Tuesday, April 10, 2012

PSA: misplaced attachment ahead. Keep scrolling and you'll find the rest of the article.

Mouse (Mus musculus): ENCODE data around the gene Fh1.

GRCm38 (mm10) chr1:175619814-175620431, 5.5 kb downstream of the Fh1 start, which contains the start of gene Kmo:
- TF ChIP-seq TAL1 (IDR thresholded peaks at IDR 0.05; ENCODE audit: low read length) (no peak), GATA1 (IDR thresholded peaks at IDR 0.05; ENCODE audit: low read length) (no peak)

The lungs are a pair of sac-like respiratory organs which occupy the chest cavity. Gas exchange between inhaled air and the blood takes place in these organs. Thus, the function of the lungs is to oxygenated the blood and to expel out or exhale the carbon dioxide contained in the blood pumped into them by the heart right ventricle. The lungs incorporate the bronchial tree, which connects these organs to the trachea. Each lung is divided into lobes by deep clefts called interlobar fissures. The right lung has an upper, middle, and a lower lobe, separated by two fissures. The smaller left lung is divided into an upper and a lower lobe by a fissure which runs obliquely from the top at the back to the base in the front. The lungs have approximately 300 million alveoli, which are tiny, sac-like structures containing capillaries where the gas exchange takes place.